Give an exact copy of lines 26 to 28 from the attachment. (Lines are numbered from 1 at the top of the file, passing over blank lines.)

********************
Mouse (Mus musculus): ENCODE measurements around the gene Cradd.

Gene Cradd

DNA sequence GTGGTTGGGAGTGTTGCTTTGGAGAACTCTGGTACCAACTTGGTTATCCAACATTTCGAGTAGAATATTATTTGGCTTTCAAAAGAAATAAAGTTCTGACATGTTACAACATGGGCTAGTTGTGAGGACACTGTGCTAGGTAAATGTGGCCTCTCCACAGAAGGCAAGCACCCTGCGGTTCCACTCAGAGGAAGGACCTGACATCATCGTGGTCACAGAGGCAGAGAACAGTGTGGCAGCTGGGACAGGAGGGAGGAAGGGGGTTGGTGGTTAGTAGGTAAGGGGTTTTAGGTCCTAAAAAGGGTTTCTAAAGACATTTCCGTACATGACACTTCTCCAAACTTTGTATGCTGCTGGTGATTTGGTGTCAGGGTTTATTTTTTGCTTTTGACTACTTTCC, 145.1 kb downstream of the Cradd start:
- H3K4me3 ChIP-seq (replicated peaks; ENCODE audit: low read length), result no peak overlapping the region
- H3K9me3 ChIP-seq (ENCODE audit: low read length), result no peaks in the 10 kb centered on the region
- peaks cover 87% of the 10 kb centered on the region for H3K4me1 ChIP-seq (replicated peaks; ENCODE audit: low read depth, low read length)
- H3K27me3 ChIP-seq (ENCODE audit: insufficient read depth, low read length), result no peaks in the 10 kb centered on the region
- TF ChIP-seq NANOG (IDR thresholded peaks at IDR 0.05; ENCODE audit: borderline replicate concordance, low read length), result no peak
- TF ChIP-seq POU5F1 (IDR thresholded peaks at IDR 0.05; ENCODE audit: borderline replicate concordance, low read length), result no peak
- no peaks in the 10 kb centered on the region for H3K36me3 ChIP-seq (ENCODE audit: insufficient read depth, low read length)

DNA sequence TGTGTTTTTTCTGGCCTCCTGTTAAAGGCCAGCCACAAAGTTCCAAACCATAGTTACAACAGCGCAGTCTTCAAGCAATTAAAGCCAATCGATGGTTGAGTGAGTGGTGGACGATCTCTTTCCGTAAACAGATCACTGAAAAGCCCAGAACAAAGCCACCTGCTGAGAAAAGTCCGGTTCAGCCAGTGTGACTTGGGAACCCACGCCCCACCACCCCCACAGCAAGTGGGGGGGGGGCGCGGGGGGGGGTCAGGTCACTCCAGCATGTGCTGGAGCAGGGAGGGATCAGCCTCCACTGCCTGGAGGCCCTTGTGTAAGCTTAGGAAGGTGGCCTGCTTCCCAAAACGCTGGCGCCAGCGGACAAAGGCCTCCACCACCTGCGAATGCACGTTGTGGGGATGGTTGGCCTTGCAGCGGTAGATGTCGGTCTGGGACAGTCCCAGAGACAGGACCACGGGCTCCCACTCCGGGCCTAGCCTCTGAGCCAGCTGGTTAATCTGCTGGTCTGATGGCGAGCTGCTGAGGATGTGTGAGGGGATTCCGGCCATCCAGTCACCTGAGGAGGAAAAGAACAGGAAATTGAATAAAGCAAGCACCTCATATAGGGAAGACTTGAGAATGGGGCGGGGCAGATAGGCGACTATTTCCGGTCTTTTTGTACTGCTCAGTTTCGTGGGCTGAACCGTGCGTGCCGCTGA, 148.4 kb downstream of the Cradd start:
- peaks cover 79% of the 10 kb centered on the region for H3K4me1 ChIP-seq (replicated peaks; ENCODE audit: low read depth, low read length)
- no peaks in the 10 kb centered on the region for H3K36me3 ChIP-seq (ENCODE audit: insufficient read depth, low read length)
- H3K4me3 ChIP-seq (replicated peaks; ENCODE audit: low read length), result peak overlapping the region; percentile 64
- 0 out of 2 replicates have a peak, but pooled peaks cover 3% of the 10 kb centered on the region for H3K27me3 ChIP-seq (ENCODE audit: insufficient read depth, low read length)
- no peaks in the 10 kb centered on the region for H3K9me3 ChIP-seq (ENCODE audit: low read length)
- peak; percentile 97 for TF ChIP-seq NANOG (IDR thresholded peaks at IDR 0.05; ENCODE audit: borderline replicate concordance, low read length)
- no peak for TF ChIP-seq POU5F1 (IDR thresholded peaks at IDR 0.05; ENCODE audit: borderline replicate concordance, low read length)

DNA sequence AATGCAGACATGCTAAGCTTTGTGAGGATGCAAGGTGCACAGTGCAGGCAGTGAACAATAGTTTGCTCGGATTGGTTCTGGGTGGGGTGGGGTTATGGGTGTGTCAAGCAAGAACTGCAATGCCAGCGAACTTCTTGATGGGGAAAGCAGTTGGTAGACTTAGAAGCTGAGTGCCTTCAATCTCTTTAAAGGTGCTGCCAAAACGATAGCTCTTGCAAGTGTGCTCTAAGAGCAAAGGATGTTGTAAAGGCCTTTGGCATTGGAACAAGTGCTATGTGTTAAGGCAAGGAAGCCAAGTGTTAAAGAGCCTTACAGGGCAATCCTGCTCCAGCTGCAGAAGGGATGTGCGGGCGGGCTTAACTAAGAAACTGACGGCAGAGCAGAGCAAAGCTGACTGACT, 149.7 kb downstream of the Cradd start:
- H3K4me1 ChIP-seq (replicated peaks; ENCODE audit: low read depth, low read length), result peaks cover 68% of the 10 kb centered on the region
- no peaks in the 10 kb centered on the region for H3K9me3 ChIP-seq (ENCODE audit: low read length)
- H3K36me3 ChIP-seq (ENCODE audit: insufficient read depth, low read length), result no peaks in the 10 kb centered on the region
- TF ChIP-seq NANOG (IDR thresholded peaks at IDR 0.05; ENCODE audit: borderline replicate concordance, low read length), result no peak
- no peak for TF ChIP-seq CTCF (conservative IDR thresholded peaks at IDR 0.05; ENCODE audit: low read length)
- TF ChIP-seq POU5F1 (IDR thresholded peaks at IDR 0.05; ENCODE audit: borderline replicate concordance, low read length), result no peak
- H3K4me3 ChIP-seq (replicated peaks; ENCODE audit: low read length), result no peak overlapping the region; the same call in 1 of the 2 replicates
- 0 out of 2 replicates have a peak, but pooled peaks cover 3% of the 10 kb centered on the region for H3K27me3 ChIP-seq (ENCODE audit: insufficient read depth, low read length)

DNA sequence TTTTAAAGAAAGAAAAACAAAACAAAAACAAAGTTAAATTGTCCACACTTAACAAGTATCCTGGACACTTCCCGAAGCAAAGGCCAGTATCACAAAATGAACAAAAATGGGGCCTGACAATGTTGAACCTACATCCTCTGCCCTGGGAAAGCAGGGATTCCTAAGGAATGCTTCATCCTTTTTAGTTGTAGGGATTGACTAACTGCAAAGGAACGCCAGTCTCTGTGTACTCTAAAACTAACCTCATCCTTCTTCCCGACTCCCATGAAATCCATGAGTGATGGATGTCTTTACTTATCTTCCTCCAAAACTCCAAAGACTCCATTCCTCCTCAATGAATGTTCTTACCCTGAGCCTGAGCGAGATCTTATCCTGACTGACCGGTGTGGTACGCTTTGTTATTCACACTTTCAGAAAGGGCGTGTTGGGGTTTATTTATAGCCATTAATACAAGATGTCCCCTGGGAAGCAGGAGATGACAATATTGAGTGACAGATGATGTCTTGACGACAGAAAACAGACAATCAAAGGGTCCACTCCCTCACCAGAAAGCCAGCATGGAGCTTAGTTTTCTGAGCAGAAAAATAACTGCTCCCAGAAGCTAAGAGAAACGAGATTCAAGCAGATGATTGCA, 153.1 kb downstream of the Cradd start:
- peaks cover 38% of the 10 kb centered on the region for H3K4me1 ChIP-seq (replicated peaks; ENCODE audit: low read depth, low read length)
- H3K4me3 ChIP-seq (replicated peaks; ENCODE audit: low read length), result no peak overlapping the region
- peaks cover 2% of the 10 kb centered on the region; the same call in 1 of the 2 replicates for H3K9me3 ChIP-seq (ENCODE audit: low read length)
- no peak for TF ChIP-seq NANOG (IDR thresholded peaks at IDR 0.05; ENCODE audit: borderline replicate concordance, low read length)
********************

- H3K4me3 ChIP-seq (replicated peaks; ENCODE audit: low read length), result no peak overlapping the region; the same call in 1 of the 2 replicates
- 0 out of 2 replicates have a peak, but pooled peaks cover 3% of the 10 kb centered on the region for H3K27me3 ChIP-seq (ENCODE audit: insufficient read depth, low read length)

DNA sequence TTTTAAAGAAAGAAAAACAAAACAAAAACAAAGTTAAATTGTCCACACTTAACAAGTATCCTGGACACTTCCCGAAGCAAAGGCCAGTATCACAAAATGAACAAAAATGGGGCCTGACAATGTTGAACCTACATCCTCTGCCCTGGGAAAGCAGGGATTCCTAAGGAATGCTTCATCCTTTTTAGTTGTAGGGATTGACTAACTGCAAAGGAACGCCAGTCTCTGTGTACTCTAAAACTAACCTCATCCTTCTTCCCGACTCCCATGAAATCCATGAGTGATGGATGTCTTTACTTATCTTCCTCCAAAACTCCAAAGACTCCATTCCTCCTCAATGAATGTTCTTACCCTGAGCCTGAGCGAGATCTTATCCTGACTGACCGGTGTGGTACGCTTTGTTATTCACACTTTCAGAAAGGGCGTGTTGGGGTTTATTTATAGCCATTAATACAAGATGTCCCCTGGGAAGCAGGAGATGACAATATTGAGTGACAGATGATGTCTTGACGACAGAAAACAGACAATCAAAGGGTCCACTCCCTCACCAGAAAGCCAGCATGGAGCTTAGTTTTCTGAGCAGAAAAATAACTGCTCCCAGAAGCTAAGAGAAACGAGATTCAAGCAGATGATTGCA, 153.1 kb downstream of the Cradd start: